The UK's GDP added 0.6% quarter-on-quarter in the last three months of 2015 compared to previous estimate of 0.5% for the same period, the London-based Office for National Statistics reported on Thursday. The British economy accelerated due to stronger advances in construction, industrial production, and in services sector, surpassing the 0.4% gain in Q3.
Subsequently, for 2015, the UK's economy grew by 2.3%, rather than 2.2% as estimated previously; this may be encouraging news, but the current year's outlook is concerning.
News Release — Financial Policy Committee statement from its policy meeting, 23 March 2016 https://t.co/WcPXJNi2S9— Bank of England (@bankofengland) 29 March 2016
A major alarming signal is the deterioration in the nation's international trade performance. The UK's current account deficit gap widened, reaching 32.7 bln sterling in Q4, or 7% GDP. During the year, the deficit gap expanded to 96.2 bln pounds, or 5.2% GDP, its highest level on record since 1948. That said, the UK has imported drastically more than it exported during the period, meaning there are significant risks to the nation's international competitiveness. Sterling's strength compared to the devalued euro and crash-affected emerging market currencies is to blame, and fading international trade competitiveness is a major downward factor for the nation's growth outlook.
"Today's figures expose the real danger of economic uncertainty and show that now is precisely not the time to put our economic security at risk by leaving the EU," Chancellor of the Exchequer George Osborne said, commenting on the data.
The slowdown in the global economy is darkening the outlook for the UK; while cheap oil is one of the main factors affecting global cooling, oil-producing Britain is feeling the squeeze in its energy sector as well. The financial sector is another major pillar of the national economy, based largely on investors' trust in the UK as a safe haven and on its high quality financial services. The Brexit scenario could badly shake this trust, resulting in poorer performance within the financial industry, dealing another significant blow to economic growth.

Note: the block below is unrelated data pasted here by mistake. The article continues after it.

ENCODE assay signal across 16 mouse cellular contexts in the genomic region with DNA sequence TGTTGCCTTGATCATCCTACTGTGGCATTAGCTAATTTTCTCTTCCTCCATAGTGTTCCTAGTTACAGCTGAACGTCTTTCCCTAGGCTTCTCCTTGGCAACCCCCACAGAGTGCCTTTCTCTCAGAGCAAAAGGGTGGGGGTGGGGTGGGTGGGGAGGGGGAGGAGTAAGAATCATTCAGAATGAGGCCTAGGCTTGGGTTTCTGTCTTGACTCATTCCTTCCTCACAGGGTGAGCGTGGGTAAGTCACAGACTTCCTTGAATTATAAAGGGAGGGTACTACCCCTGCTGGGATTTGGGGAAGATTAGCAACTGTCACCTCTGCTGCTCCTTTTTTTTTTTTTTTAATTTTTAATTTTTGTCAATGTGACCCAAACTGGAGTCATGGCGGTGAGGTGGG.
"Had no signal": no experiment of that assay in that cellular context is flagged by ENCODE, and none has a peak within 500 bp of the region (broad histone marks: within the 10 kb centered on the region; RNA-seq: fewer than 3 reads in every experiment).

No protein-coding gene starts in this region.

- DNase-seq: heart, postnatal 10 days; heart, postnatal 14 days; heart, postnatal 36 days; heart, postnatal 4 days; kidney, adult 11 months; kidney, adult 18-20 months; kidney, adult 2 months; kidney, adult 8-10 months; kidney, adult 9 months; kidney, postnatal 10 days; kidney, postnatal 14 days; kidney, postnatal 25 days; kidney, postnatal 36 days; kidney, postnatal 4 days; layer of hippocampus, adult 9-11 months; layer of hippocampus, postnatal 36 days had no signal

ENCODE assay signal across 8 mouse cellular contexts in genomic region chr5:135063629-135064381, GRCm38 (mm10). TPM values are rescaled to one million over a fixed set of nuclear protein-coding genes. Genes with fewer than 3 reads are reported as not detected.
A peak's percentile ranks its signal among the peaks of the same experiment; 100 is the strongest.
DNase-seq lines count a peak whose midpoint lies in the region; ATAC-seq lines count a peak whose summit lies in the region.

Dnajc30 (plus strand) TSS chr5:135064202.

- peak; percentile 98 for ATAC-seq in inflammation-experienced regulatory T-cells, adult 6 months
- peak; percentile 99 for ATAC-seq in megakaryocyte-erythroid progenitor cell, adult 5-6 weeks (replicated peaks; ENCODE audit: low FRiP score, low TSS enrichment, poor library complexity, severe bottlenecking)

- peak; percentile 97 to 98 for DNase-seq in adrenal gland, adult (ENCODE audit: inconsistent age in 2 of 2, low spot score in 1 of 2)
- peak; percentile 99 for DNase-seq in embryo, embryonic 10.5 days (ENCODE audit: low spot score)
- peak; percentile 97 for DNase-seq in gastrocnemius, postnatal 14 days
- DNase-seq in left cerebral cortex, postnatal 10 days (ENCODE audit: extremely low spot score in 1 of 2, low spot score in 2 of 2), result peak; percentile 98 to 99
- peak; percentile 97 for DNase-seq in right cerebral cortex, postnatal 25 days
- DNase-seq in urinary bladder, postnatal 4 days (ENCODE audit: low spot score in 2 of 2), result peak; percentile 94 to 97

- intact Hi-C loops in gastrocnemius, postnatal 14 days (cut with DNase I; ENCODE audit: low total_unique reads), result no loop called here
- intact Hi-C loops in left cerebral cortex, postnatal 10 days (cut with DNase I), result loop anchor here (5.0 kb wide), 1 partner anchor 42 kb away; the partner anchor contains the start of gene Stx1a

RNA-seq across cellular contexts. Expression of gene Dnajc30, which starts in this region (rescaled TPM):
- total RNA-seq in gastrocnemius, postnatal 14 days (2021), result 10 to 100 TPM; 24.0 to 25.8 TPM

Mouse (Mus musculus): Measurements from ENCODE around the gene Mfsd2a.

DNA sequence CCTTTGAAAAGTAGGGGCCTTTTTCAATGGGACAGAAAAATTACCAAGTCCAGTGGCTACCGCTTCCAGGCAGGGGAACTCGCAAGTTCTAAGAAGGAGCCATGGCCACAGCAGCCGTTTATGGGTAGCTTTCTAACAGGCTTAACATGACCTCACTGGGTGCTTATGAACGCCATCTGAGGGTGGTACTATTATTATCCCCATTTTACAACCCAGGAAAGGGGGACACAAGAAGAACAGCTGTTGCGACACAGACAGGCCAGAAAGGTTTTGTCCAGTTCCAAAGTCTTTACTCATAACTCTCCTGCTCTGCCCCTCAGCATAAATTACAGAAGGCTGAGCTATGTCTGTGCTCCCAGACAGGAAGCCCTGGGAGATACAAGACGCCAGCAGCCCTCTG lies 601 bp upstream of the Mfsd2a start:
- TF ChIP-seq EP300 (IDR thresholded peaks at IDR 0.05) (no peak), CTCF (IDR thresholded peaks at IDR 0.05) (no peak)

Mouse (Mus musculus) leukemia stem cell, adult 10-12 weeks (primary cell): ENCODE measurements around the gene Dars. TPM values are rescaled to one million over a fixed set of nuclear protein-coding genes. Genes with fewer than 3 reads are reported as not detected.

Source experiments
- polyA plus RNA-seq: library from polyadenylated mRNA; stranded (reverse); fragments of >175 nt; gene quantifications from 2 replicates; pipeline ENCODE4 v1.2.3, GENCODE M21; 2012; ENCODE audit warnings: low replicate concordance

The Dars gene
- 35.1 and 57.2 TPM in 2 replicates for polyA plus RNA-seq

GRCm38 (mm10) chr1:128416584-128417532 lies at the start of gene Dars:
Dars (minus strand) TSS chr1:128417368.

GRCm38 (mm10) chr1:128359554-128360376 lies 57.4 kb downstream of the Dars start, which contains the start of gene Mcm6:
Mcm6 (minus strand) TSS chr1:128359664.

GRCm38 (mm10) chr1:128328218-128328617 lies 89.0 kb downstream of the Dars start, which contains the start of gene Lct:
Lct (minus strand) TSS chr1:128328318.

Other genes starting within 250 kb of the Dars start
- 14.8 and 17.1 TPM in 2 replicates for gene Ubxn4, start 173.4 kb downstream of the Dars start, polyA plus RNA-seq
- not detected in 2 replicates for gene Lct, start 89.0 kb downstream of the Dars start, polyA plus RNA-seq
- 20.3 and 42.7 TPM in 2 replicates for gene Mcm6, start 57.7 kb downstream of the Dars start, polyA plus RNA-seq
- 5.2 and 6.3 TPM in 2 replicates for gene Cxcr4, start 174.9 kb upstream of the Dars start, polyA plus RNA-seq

The BOE's Financial Stability Committee (FSC) commented that the Brexit prospect does indeed bear risks to financial stability and should be avoided in order to sustain the current pace of economic expansion. Meanwhile, given the disappointing current account figures, the broader economy could hardy draw any support from sectors other than energy and finance in the near- to medium-term. The deficit has been derided as "horrible" and "uncomfortable."
"It could become an increasing problem if the markets lose confidence in the UK economy for any reason — especially given the size of the 4Q 2015 shortfall. This would make it harder for the UK to attract the investment inflows that it needs to finance the current account deficit and could weigh down heavily on sterling. An obvious potential trigger for the markets losing confidence in the UK economy could be a vote to leave the EU in the 23 June referendum," Howard Archer of London-based IHS Global Insight said.
Should Britain leave the EU, the current account deficit is likely to expand further. Brexit would mean a decline in trade with mainland Europe, which is currently capitalizing on the cheaper euro. The reintroduction of customs tariffs along with weakening sterling would dramatically decrease the scope of UK trade with the euro area. A slide in the pound's FX rate could improve the UK's international competitiveness, possibly narrowing the deficit gap.
The UK's yearly growth is expected to slow to 2% in 2016.